New centre will help people facing hunger access excess supermarket food
Cambridge City Foodbank is opening Fairbite, a new food club, to supply food that would otherwise go to waste to local people struggling to feed themselves and their families.
Located in North Cambridge’s Arbury Court, Fairbite will operate as a food club. Although it will look like a food shop, people will be able to collect food for free once they have paid a small membership fee. Cambridge City Foodbank plans to open Fairbite in June 2018.
Across the UK, around 250,000 tons of food a year are thrown away by supermarkets. At the same time, many people find themselves facing hunger because they do not have the money to feed themselves and their families.
In the twelve months from April 2017 – March 2018 Cambridge City Foodbank provided 2,991 food boxes feeding 6,904 Cambridge residents. This is an increase of 25% compared to the same period a year earlier. There are many more on the edge, struggling to afford the everyday food they need without visiting the Foodbank.
As a response to this situation, Fairbite will provide access to food that would otherwise go to waste. Fairbite will operate separately from the Foodbank and visiting Fairbite will be just like going to a small local shop. Members will be able to select their own food from the shelves – the only difference being that they will not have to pay for the items on the way out.
Members can choose 10 basic items and visit once or twice a week depending on family size. In season there will also be free fruit and vegetables donated by local gardeners and allotment holders. Membership will cost £2 per week or £4 for a large family.
Fairbite will be supplied by the help of FareShare, a national charity tackling food waste and supporting local charities with food supplies, with initial running costs coming from Cambridge City Foodbank. Initially Fairbite will be open two days a week – once during the day and once in the evening. In time, Fairbite will be open each week day.
Jon Edney, Project Coordinator for Cambridge City Foodbank says: “Fairbite is a response to the rising number of people we see coming to foodbanks who are hungry. We want to help people avoid getting to the point where they need to come to the foodbank by giving them another way to put food on the table and reduce their weekly bills. Our aim is to help people, but the fact that the food we’ll provide would otherwise be thrown away is a huge win.”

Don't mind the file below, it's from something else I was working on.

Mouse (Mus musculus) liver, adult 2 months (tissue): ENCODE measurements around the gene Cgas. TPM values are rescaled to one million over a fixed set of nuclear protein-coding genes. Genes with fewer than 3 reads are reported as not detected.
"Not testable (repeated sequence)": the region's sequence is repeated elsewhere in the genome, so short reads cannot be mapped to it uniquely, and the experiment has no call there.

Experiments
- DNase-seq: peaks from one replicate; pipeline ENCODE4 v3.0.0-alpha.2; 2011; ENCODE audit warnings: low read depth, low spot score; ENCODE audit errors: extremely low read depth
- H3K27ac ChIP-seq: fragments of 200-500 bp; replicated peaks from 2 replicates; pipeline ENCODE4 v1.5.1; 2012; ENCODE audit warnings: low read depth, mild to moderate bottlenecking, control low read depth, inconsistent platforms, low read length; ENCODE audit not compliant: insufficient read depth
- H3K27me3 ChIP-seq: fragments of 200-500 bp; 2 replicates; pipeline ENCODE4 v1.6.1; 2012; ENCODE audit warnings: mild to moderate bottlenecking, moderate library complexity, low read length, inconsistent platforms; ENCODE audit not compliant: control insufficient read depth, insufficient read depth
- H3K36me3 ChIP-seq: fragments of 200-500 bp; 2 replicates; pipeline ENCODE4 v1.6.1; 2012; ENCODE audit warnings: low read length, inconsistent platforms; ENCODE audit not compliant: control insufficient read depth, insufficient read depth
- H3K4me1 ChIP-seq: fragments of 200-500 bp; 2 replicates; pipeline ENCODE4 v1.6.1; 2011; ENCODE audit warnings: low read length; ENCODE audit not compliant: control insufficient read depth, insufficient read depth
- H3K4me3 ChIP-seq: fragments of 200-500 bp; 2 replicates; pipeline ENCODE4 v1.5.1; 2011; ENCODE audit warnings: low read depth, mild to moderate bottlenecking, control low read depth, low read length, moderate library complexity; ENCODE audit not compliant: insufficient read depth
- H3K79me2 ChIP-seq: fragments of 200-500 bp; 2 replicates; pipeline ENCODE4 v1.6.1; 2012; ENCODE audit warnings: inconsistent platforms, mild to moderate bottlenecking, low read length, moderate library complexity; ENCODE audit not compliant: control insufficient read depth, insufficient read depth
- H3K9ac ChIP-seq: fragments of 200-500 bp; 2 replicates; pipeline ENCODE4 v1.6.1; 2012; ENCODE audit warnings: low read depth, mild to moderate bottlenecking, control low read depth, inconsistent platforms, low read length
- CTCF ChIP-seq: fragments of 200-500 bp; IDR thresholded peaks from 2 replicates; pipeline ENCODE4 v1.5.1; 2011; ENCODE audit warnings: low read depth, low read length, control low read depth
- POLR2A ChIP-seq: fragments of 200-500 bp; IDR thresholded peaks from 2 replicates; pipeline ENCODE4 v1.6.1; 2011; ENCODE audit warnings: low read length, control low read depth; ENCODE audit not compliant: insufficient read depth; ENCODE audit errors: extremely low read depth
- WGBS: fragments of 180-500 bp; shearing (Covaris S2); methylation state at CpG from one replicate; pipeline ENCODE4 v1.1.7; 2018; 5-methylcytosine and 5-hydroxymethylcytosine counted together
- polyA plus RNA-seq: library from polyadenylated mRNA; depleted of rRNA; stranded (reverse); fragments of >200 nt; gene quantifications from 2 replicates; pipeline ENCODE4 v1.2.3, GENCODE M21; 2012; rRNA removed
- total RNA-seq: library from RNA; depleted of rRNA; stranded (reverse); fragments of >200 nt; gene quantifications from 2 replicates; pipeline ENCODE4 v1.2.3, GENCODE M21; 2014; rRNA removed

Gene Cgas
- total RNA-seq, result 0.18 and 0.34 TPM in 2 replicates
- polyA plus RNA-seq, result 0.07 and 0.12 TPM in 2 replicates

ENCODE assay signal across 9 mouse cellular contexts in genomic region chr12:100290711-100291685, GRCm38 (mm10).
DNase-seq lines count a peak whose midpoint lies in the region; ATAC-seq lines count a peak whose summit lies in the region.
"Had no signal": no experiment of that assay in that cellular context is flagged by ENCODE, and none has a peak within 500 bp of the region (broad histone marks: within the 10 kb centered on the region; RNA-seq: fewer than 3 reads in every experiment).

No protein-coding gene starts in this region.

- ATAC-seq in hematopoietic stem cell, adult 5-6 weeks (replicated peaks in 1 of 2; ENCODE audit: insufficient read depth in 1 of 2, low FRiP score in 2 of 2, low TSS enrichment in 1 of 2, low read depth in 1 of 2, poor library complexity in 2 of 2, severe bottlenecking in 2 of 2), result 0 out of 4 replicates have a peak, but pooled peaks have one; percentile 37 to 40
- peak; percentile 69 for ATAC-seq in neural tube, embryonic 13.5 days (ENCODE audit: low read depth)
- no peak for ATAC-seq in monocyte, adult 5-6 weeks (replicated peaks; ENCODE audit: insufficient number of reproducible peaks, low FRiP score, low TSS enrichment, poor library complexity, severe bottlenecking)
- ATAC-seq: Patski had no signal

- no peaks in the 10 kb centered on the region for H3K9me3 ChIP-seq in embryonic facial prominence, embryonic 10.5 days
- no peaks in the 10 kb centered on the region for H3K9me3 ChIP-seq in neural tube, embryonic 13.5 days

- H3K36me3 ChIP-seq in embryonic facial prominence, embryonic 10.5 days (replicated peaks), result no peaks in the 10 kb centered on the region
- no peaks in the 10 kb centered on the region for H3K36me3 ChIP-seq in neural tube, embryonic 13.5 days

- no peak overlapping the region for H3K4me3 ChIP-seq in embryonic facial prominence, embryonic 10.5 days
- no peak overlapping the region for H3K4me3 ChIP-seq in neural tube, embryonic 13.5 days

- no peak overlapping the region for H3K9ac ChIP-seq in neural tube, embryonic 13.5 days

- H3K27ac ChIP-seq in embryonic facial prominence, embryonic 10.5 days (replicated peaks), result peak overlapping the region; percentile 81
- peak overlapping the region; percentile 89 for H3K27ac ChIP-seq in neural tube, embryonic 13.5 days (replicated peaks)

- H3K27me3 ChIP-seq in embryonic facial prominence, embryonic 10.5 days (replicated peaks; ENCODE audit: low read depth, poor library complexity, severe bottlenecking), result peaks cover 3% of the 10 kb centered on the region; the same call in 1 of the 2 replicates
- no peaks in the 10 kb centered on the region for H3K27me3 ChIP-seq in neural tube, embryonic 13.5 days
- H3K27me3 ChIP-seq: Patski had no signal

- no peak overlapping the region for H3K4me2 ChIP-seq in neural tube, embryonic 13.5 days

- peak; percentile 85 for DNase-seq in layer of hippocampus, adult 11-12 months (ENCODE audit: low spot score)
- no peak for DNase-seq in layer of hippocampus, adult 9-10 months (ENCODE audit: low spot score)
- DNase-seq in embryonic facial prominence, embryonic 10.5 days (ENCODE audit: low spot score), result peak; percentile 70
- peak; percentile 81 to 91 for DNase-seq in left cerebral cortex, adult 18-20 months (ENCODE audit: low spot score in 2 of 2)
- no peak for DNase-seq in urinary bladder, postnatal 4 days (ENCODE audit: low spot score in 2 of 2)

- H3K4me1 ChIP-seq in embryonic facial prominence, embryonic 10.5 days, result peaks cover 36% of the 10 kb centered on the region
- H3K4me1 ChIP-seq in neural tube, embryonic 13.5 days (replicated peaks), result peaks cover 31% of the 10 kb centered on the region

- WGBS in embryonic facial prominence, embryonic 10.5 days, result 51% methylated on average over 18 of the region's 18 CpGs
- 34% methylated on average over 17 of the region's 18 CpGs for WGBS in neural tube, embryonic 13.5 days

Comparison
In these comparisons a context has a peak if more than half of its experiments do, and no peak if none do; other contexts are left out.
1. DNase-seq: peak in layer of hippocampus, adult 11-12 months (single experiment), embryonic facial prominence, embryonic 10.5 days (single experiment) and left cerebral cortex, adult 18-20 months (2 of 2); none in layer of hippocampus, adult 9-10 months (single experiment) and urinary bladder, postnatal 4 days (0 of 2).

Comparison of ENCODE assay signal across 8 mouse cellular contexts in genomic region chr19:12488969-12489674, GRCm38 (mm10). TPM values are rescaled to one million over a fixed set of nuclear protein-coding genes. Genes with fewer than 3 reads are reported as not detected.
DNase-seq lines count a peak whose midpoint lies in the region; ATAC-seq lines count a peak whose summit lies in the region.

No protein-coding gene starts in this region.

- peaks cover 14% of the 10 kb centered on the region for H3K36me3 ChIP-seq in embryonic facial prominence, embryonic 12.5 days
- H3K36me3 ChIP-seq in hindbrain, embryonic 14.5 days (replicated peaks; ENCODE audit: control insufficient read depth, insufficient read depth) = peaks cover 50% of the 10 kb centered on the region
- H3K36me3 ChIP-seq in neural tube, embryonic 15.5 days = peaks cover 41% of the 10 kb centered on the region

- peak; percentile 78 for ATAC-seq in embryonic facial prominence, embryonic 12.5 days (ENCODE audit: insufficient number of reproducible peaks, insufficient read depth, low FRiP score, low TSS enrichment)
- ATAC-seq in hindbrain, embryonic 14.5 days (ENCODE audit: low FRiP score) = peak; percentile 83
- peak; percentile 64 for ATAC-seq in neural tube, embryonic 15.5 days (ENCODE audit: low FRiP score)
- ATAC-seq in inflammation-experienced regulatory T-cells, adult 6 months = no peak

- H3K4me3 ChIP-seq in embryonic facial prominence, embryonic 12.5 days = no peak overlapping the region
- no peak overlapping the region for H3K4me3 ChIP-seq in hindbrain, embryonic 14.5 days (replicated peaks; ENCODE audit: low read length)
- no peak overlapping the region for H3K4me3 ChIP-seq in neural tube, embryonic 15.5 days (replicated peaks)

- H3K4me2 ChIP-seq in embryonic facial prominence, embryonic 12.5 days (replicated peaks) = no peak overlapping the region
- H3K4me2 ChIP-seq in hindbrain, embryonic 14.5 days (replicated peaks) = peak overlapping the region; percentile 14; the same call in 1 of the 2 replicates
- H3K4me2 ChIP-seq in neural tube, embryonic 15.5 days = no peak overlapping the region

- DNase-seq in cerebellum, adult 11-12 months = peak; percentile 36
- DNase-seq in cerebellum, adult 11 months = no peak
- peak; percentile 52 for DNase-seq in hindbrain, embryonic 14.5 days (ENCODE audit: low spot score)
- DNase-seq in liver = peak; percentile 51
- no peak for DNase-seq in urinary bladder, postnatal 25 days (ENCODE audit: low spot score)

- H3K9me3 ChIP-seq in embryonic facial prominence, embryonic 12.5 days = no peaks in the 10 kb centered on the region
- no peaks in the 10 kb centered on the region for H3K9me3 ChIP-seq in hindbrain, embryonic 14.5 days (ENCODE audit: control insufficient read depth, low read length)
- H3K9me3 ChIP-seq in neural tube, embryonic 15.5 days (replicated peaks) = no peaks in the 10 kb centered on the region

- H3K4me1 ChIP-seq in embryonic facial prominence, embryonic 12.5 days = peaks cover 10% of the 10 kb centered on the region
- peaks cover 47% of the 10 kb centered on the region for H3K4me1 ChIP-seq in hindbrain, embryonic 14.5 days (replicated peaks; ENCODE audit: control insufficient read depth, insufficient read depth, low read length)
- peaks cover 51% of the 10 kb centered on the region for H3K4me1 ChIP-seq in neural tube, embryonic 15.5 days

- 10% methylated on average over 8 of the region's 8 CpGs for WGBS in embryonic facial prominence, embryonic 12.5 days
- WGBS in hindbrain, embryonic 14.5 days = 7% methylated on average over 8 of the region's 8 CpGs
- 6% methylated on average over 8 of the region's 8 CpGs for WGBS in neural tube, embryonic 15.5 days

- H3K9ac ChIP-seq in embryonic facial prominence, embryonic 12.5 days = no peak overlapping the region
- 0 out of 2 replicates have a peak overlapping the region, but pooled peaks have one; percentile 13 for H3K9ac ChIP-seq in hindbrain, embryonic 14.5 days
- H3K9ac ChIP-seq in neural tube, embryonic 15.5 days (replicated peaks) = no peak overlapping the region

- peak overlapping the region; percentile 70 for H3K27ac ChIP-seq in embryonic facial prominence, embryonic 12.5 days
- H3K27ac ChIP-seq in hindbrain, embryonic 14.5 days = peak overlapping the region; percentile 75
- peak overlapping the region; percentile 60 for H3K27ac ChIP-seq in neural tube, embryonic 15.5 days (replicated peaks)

“The cost of living is high in Cambridge, so this is one way that we can make a difference. Cambridge is the most unequal city in the UK and we’d love to change that. We hope to engage the whole community around Arbury and King’s Hedges to support Fairbite through volunteering and helping with operations. We see this as a way of bringing the community together.”
According to Rowan Williams, former Archbishop of Canterbury and Patron of the Foodbank: “This new initiative is a major step forward in providing practical assistance to people facing hardship in our city. It will enable those who are anxious about feeding their families to access food in a way that gives them some choice and dignity; and it addresses the scandal of throwing away good food that could be put to good use. The Cambridge City Foodbank has again shown its commitment to tackling the pressures currently loaded onto vulnerable people in our society, and promises hope to those who often feel crushed by these pressures.”
Jo Hunt, Manager of the Kings Hedges Family Support Project says:
“For some of our families accessing Cambridge City Foodbank is a lifeline in times of crisis. When difficult financial decisions have to be made a referral to Foodbank means that the stress and worry of ensuring the family is fed is reduced. The Fairbite food club is an invaluable addition to this service and potentially work in a preventative way. Many of our families are ‘on the edge’ – they are finding that they are struggling in ways they never thought they would as the cost of living increases in Cambridge. Allowing an affordable way of accessing food and providing opportunities for choice based on children’s likes and dislikes will be empowering for so many, helping to build confidence within families and the community as a whole.”